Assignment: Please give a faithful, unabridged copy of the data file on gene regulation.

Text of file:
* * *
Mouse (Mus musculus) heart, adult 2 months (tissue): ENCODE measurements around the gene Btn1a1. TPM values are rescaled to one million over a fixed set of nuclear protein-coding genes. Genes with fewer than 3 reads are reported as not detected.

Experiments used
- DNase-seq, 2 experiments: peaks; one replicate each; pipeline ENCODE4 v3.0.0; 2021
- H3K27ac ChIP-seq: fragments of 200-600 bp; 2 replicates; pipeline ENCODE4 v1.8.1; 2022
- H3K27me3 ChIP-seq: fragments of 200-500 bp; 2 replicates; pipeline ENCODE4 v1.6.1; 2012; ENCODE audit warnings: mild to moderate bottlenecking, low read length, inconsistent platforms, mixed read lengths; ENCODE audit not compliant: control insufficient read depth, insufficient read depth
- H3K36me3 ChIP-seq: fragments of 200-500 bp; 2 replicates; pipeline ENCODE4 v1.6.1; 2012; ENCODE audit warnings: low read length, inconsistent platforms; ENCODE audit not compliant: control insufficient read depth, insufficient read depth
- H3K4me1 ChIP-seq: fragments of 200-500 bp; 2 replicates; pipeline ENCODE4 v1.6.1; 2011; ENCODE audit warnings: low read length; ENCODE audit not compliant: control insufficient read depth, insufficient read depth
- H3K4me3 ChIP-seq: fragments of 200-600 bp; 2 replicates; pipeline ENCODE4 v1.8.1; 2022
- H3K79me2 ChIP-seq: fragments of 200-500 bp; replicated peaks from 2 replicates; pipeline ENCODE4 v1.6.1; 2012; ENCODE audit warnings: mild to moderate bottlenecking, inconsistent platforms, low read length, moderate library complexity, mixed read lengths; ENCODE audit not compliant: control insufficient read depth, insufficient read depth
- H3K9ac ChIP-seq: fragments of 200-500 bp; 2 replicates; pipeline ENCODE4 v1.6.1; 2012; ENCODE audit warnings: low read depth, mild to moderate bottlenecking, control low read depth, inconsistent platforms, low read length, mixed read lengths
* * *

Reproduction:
Mouse (Mus musculus) heart, adult 2 months (tissue): ENCODE measurements around the gene Btn1a1. TPM values are rescaled to one million over a fixed set of nuclear protein-coding genes. Genes with fewer than 3 reads are reported as not detected.

Experiments used
- DNase-seq, 2 experiments: peaks; one replicate each; pipeline ENCODE4 v3.0.0; 2021
- H3K27ac ChIP-seq: fragments of 200-600 bp; 2 replicates; pipeline ENCODE4 v1.8.1; 2022
- H3K27me3 ChIP-seq: fragments of 200-500 bp; 2 replicates; pipeline ENCODE4 v1.6.1; 2012; ENCODE audit warnings: mild to moderate bottlenecking, low read length, inconsistent platforms, mixed read lengths; ENCODE audit not compliant: control insufficient read depth, insufficient read depth
- H3K36me3 ChIP-seq: fragments of 200-500 bp; 2 replicates; pipeline ENCODE4 v1.6.1; 2012; ENCODE audit warnings: low read length, inconsistent platforms; ENCODE audit not compliant: control insufficient read depth, insufficient read depth
- H3K4me1 ChIP-seq: fragments of 200-500 bp; 2 replicates; pipeline ENCODE4 v1.6.1; 2011; ENCODE audit warnings: low read length; ENCODE audit not compliant: control insufficient read depth, insufficient read depth
- H3K4me3 ChIP-seq: fragments of 200-600 bp; 2 replicates; pipeline ENCODE4 v1.8.1; 2022
- H3K79me2 ChIP-seq: fragments of 200-500 bp; replicated peaks from 2 replicates; pipeline ENCODE4 v1.6.1; 2012; ENCODE audit warnings: mild to moderate bottlenecking, inconsistent platforms, low read length, moderate library complexity, mixed read lengths; ENCODE audit not compliant: control insufficient read depth, insufficient read depth
- H3K9ac ChIP-seq: fragments of 200-500 bp; 2 replicates; pipeline ENCODE4 v1.6.1; 2012; ENCODE audit warnings: low read depth, mild to moderate bottlenecking, control low read depth, inconsistent platforms, low read length, mixed read lengths